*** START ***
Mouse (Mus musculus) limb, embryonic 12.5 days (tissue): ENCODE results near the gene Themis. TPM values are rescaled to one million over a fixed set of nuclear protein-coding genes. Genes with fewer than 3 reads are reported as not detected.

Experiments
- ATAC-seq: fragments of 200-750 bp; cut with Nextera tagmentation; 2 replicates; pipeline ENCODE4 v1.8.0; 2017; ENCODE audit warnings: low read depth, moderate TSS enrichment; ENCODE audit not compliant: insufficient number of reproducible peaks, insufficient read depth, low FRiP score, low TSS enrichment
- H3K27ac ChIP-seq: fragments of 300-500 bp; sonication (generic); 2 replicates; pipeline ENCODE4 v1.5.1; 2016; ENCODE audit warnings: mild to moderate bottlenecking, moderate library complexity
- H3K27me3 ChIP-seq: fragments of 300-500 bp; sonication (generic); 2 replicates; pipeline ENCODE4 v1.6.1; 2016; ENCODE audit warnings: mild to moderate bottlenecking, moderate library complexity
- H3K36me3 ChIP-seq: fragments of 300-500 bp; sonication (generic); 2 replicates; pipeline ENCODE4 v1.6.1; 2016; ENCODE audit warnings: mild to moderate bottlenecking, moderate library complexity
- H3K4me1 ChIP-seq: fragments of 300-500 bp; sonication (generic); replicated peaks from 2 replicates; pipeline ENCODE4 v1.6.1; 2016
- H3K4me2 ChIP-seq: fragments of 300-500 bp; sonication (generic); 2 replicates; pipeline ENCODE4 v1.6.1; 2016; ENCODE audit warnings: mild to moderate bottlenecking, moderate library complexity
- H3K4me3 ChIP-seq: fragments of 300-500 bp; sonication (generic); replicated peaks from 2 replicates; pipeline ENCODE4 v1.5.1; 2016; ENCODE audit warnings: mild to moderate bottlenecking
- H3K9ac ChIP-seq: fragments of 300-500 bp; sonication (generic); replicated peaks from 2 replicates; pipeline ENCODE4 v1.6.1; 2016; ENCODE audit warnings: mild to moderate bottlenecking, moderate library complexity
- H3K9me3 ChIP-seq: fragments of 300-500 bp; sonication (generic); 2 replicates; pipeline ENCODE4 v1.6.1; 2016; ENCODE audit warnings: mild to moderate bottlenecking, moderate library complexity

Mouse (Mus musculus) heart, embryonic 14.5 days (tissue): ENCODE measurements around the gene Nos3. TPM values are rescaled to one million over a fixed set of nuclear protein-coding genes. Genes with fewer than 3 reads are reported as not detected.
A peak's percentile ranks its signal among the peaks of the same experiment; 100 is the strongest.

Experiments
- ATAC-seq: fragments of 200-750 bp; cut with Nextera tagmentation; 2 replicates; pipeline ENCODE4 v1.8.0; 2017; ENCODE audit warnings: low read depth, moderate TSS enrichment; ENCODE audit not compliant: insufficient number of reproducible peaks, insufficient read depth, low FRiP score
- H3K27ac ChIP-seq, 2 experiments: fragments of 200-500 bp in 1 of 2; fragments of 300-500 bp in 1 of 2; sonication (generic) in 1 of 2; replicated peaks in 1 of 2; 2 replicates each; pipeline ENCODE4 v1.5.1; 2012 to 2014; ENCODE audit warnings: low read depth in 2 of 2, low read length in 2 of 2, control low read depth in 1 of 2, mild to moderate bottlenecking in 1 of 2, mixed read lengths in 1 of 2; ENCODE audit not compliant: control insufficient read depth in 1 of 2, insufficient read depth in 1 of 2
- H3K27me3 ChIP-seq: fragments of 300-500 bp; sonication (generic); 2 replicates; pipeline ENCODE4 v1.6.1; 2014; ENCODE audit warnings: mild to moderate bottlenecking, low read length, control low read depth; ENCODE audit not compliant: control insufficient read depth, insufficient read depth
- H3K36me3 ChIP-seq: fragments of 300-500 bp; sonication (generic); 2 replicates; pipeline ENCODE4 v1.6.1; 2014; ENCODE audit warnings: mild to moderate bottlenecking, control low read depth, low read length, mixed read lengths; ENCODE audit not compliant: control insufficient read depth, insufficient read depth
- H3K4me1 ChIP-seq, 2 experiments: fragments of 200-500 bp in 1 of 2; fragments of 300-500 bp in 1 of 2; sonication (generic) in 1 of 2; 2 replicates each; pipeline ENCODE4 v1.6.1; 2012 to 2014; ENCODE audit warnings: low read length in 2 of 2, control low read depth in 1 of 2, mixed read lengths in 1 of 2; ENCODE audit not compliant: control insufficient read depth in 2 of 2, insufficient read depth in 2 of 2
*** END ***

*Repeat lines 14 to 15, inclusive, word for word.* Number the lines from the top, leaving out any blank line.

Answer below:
Experiments
- ATAC-seq: fragments of 200-750 bp; cut with Nextera tagmentation; 2 replicates; pipeline ENCODE4 v1.8.0; 2017; ENCODE audit warnings: low read depth, moderate TSS enrichment; ENCODE audit not compliant: insufficient number of reproducible peaks, insufficient read depth, low FRiP score